The Economics of Climate Change

The Economics of Climate Change EE 16-3-Robinson1_p2.qxd 30-6-05 9:52 am Page 659 Memorandum to House of Lords Committee on Economic Affairs Colin Robinson Emeritus Professor of Economics, University of Surrey My interest in the economics of climate change comes about because, for over forty years, my main research efforts have been in the field of energy economics and policy. The production, distribution and consumption of energy products all have impacts on the environment and so energy policy has, in recent years, come to be dominated by environmental issues and, in particular, by the view that governments and international institutions should take action to combat the effects of human activities on world climate. In the British government’s February 2003 White Paper on energy, for example, the principal theme is that an expensive programme of promoting “renewable” sources of energy, combined heat and power and energy conservation is justified by the need to “… put (the UK) on a path towards a reduction in carbon dioxide emissions of some 60 per cent by about 2050”. In various recent publications, I have expressed scepticism about the predicted extent of global warming and about the counter-measures proposed. In this brief memorandum, I summarise the reasons why one should http://www.deepdyve.com/assets/images/DeepDyve-Logo-lg.png Energy & Environment SAGE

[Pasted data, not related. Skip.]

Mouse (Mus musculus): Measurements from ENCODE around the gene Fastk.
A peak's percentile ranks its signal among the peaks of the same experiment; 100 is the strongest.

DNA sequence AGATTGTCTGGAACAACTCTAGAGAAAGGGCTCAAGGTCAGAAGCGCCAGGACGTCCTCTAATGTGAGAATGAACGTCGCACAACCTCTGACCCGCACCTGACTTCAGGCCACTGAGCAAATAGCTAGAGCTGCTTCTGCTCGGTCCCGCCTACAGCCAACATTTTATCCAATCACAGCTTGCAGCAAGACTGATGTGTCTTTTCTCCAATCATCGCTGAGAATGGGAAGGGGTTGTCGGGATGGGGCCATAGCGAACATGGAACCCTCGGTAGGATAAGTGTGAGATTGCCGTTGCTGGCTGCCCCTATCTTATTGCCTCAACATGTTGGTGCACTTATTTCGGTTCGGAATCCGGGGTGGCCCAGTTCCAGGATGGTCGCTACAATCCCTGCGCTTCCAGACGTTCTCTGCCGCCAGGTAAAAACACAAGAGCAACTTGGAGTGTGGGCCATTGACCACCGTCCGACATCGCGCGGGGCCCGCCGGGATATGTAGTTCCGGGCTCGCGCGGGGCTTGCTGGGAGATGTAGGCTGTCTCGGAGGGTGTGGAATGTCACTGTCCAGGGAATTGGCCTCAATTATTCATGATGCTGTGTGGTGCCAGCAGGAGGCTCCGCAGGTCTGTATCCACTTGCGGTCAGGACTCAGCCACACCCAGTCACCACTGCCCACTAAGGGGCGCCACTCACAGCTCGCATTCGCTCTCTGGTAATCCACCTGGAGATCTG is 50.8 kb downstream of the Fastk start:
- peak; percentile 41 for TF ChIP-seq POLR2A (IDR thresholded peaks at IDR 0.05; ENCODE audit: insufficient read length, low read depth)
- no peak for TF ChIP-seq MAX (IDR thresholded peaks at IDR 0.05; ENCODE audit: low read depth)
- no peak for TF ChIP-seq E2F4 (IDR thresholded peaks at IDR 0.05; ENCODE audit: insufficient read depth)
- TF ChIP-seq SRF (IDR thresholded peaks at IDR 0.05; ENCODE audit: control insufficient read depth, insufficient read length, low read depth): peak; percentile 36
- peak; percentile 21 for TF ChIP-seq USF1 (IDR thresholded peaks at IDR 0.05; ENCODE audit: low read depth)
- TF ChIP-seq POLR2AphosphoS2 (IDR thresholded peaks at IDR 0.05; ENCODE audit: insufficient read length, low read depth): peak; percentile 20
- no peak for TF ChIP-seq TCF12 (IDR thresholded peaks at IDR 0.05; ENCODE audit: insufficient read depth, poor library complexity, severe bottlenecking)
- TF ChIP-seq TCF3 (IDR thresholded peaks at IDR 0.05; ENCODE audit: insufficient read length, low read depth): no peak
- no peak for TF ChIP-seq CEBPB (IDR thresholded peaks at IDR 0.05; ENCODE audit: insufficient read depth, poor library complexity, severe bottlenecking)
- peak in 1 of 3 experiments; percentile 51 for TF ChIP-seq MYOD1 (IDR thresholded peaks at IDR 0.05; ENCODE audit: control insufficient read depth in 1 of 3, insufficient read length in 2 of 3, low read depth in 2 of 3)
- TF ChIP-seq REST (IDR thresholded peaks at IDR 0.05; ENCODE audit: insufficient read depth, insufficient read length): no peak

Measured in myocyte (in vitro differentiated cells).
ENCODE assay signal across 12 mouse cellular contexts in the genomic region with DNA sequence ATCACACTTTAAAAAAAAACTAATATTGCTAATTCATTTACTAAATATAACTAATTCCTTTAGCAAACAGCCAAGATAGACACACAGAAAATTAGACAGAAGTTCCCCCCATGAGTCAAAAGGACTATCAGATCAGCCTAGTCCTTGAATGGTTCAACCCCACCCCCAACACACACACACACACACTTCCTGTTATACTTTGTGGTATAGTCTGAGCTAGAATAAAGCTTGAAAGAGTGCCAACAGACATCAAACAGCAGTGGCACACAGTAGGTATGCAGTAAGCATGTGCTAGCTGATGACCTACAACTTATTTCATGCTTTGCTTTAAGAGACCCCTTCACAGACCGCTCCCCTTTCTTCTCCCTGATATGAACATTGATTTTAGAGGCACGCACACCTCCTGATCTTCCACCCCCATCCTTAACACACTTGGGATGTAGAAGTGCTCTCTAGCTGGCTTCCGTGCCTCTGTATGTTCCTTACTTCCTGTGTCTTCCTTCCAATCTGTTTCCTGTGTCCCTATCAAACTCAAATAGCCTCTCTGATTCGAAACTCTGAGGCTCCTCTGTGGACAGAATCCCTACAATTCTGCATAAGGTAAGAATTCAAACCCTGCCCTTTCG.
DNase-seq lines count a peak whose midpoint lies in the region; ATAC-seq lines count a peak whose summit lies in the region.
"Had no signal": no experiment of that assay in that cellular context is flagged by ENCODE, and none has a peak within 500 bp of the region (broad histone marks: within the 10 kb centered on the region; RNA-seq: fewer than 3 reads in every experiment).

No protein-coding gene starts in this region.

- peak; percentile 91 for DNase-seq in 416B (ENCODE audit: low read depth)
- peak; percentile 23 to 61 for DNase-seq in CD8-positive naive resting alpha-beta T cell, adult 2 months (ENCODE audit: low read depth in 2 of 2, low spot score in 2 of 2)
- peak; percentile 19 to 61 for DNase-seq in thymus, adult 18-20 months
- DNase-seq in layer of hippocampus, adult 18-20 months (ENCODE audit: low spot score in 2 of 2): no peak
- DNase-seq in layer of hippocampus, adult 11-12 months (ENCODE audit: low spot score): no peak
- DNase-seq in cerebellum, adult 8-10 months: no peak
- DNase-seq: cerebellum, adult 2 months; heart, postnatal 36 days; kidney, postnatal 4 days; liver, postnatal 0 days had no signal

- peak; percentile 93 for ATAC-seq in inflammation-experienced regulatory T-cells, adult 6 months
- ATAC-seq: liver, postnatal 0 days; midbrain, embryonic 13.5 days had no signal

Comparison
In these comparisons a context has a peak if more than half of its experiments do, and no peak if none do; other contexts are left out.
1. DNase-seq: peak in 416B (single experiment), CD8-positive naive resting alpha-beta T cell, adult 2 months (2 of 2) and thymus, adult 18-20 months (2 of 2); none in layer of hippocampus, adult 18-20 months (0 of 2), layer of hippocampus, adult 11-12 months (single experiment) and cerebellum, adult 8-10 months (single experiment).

The Economics of Climate Change

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Publisher
SAGE Publications
Copyright
© 2005 SAGE Publications
ISSN
0958-305X
eISSN
2048-4070
D.O.I.
10.1260/0958305054672457
Publisher site
See Article on Publisher Site

Abstract

EE 16-3-Robinson1_p2.qxd 30-6-05 9:52 am Page 659 Memorandum to House of Lords Committee on Economic Affairs Colin Robinson Emeritus Professor of Economics, University of Surrey My interest in the economics of climate change comes about because, for over forty years, my main research efforts have been in the field of energy economics and policy. The production, distribution and consumption of energy products all have impacts on the environment and so energy policy has, in recent years, come to be dominated by environmental issues and, in particular, by the view that governments and international institutions should take action to combat the effects of human activities on world climate. In the British government’s February 2003 White Paper on energy, for example, the principal theme is that an expensive programme of promoting “renewable” sources of energy, combined heat and power and energy conservation is justified by the need to “… put (the UK) on a path towards a reduction in carbon dioxide emissions of some 60 per cent by about 2050”. In various recent publications, I have expressed scepticism about the predicted extent of global warming and about the counter-measures proposed. In this brief memorandum, I summarise the reasons why one should

Journal

Energy & EnvironmentSAGE

Published: Jul 1, 2005

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